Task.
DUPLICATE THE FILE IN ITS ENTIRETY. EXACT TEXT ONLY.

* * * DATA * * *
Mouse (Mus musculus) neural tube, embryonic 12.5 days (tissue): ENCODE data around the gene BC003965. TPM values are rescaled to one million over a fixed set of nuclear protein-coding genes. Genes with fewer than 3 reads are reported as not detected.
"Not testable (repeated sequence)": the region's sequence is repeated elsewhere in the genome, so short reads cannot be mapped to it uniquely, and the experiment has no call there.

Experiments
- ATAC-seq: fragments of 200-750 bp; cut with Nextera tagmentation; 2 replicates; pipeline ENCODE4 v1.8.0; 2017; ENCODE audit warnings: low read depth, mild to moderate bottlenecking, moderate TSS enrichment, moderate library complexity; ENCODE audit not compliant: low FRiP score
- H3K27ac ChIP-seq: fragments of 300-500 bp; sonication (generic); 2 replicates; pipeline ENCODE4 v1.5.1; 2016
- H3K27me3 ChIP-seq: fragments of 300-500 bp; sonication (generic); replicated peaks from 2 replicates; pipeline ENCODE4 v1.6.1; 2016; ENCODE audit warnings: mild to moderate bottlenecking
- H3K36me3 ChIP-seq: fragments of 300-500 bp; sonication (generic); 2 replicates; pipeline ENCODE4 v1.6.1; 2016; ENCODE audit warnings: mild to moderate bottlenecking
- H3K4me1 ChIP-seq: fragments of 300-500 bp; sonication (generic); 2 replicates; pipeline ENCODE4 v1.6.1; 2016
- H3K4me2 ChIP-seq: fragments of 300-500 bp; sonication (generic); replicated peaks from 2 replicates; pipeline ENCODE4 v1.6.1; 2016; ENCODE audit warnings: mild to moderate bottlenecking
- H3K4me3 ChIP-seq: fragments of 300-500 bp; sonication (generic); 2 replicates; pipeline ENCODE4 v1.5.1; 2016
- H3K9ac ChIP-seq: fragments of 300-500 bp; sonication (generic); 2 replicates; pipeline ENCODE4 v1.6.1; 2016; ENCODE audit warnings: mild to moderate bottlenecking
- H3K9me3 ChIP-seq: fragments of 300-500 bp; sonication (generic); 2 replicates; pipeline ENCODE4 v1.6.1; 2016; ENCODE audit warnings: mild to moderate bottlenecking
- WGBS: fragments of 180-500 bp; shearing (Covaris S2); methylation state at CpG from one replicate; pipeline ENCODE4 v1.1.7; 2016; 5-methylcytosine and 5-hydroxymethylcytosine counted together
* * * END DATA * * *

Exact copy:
Mouse (Mus musculus) neural tube, embryonic 12.5 days (tissue): ENCODE data around the gene BC003965. TPM values are rescaled to one million over a fixed set of nuclear protein-coding genes. Genes with fewer than 3 reads are reported as not detected.
"Not testable (repeated sequence)": the region's sequence is repeated elsewhere in the genome, so short reads cannot be mapped to it uniquely, and the experiment has no call there.

Experiments
- ATAC-seq: fragments of 200-750 bp; cut with Nextera tagmentation; 2 replicates; pipeline ENCODE4 v1.8.0; 2017; ENCODE audit warnings: low read depth, mild to moderate bottlenecking, moderate TSS enrichment, moderate library complexity; ENCODE audit not compliant: low FRiP score
- H3K27ac ChIP-seq: fragments of 300-500 bp; sonication (generic); 2 replicates; pipeline ENCODE4 v1.5.1; 2016
- H3K27me3 ChIP-seq: fragments of 300-500 bp; sonication (generic); replicated peaks from 2 replicates; pipeline ENCODE4 v1.6.1; 2016; ENCODE audit warnings: mild to moderate bottlenecking
- H3K36me3 ChIP-seq: fragments of 300-500 bp; sonication (generic); 2 replicates; pipeline ENCODE4 v1.6.1; 2016; ENCODE audit warnings: mild to moderate bottlenecking
- H3K4me1 ChIP-seq: fragments of 300-500 bp; sonication (generic); 2 replicates; pipeline ENCODE4 v1.6.1; 2016
- H3K4me2 ChIP-seq: fragments of 300-500 bp; sonication (generic); replicated peaks from 2 replicates; pipeline ENCODE4 v1.6.1; 2016; ENCODE audit warnings: mild to moderate bottlenecking
- H3K4me3 ChIP-seq: fragments of 300-500 bp; sonication (generic); 2 replicates; pipeline ENCODE4 v1.5.1; 2016
- H3K9ac ChIP-seq: fragments of 300-500 bp; sonication (generic); 2 replicates; pipeline ENCODE4 v1.6.1; 2016; ENCODE audit warnings: mild to moderate bottlenecking
- H3K9me3 ChIP-seq: fragments of 300-500 bp; sonication (generic); 2 replicates; pipeline ENCODE4 v1.6.1; 2016; ENCODE audit warnings: mild to moderate bottlenecking
- WGBS: fragments of 180-500 bp; shearing (Covaris S2); methylation state at CpG from one replicate; pipeline ENCODE4 v1.1.7; 2016; 5-methylcytosine and 5-hydroxymethylcytosine counted together